The Whitefish School District Board of Trustees on Tuesday night approved a recommendation to pursue an expansion of the Whitefish High School building and athletic complex with a bond of approximately $33.7 million, which will head to voters for approval this fall.
During the Tuesday board meeting, representatives from architecture firm Cushing Terrell presented a plan for the high school expansion that would include the construction of 24 additional classrooms, shops and labs, as well as expansions to the kitchen, career-technical education facilities and independent high school through additions to the north and south sides of the building. The expanded athletic complex would include new and remodeled football, soccer and practice fields, a new track, bleachers and a multipurpose building. About $21 million of the $33.7 million bond needed to complete the project would go towards the academic building expansion, with about $11 million going towards the athletic complex.
Over a yearlong process, Cushing Terrell architects, alongside members of the school board and local stakeholders, considered a number of plans, which included drafting three models for the high school building expansion, as well as a partial and a full athletic complex expansion. Through a survey and two community engagement meetings, the school district solicited feedback on expansion options and voters’ willingness to approve a bond at various price points.
If approved, the $33.7 million bond would cost Whitefish taxpayers who own homes at a $500,000 property valuation between $15 and $17 per month. The individual per-month cost for residents will depend on the property valuation of their home.
The expansion plan was designed to accommodate Whitefish High School’s historical 2% population growth rate, adding space for 881 new students expected to enroll in the school over the next 20 years.
Ultimately, the plan presented to the Board of Trustees met the greatest number of needs identified by the community while staying within a cost that voters would be likely to approve, Cushing Terrell architects Shawn Pauly and Fran Quiram said.
In a poll conducted by the district, 56% of surveyed voters said that they would vote to approve a $34.8 million expansion of the high school building and athletic complex, a cost that exceeds the proposal the board approved this week.
“We can honestly say we’ve turned over every stone, and it’s been a wonderful process,” Quiram said.
Trustees discussed concerns over passing the bond to expand the high school, given the rising cost of living in the Flathead Valley and the historic reluctance of Whitefish voters to approve a high school bond. Voters in 2003 and 2008 rejected high school building bonds at the cost of $10.4 million and $21.5 million, respectively.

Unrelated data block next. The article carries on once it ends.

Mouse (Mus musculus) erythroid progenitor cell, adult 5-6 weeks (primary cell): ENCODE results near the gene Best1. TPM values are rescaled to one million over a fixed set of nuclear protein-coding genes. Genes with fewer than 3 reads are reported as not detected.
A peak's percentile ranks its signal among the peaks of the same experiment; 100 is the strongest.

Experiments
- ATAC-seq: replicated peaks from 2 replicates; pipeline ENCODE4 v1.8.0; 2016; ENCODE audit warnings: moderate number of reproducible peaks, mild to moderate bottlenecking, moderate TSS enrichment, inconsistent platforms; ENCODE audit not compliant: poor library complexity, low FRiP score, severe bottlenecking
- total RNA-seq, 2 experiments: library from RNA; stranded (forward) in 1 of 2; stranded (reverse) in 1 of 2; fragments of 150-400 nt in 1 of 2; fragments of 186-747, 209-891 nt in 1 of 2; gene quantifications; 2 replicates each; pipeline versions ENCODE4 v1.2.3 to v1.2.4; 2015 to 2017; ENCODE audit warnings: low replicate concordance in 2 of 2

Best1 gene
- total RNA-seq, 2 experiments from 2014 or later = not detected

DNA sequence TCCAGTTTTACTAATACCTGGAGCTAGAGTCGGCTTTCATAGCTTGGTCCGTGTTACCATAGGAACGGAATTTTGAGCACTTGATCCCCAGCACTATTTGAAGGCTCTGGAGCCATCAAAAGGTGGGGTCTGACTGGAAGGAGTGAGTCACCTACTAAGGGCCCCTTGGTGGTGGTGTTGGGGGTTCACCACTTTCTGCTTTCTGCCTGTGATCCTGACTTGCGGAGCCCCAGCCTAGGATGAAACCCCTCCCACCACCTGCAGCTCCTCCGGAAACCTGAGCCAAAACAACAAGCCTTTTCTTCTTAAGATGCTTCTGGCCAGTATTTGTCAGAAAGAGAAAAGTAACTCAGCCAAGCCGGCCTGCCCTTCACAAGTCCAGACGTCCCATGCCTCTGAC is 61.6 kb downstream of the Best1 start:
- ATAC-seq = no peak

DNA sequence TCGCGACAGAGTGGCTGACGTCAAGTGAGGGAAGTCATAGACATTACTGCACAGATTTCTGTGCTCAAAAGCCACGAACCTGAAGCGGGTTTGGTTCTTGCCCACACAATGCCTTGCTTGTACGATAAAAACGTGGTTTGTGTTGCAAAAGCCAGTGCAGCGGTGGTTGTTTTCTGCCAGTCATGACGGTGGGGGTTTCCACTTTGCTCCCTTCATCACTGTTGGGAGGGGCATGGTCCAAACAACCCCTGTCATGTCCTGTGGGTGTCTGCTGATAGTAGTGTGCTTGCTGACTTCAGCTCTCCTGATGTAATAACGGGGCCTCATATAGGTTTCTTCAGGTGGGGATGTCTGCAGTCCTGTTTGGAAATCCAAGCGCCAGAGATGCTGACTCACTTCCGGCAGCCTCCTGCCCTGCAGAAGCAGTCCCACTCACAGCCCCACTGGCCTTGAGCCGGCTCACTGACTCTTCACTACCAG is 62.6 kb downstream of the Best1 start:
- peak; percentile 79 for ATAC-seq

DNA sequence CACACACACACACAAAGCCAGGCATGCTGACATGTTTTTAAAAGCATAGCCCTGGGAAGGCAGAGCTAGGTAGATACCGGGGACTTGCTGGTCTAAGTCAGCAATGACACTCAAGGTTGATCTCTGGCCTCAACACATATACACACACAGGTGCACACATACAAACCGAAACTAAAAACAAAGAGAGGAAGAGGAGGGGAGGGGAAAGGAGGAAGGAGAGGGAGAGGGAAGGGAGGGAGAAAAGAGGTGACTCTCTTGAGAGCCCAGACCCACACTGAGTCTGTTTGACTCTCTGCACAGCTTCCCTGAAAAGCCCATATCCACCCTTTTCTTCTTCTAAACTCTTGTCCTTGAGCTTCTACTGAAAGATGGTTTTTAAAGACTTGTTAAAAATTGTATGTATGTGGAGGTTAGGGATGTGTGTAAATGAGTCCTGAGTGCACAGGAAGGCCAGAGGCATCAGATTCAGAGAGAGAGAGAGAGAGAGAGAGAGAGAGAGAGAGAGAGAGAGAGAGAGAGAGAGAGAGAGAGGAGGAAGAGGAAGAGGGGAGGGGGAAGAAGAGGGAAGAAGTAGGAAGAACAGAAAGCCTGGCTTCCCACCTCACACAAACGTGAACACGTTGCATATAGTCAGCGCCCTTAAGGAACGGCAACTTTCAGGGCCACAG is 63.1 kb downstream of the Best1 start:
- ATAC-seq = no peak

“With the widening income gap in this valley and this town, and so may other challenges we’re facing in this town, I want to be sensitive to delegitimizing those concerns of $20 per month,” Trustee Todd Lengacher said, emphasizing the importance of “being sensitive to the fact that those are real dollars for people.”
Lengacher also voiced concerns that some voters would support expanding academic facilities, but not the athletic complex.
“I think people are going to view it as, ‘Why are you asking me to pay for this when we have fields here?’” he said.
Board Chair Katie Clarke said that community members had voiced similar concerns about funding the athletic complex, which, to some, felt less important than the academic expansions.
“We did look at splitting into two different bonds and doing one academic bond and one athletic bond,” Clarke said; however, she also noted that polling showed voters would support a bond to expand both facilities.
Despite concerns, trustees discussed the importance of remodeling the athletic facilities to increase accessibility and to ensure that students are able to participate in extracurricular sports — a key part of the academic experience for many Whitefish High School students.
“We are cheating our kids and our community if we don’t produce athletes,” Trustee Shannon Hanson said. “We cheat our community and our students if we want them to participate in these sports in less than adequate facilities, for example, not being able to attend in a wheelchair.”
Multiple trustees noted that the current bleachers are not wheelchair accessible, making it difficult for students with disabilities to attend school-wide games and events.
The board approved the proposal in a unanimous vote, and the bond request will head to voters this fall.
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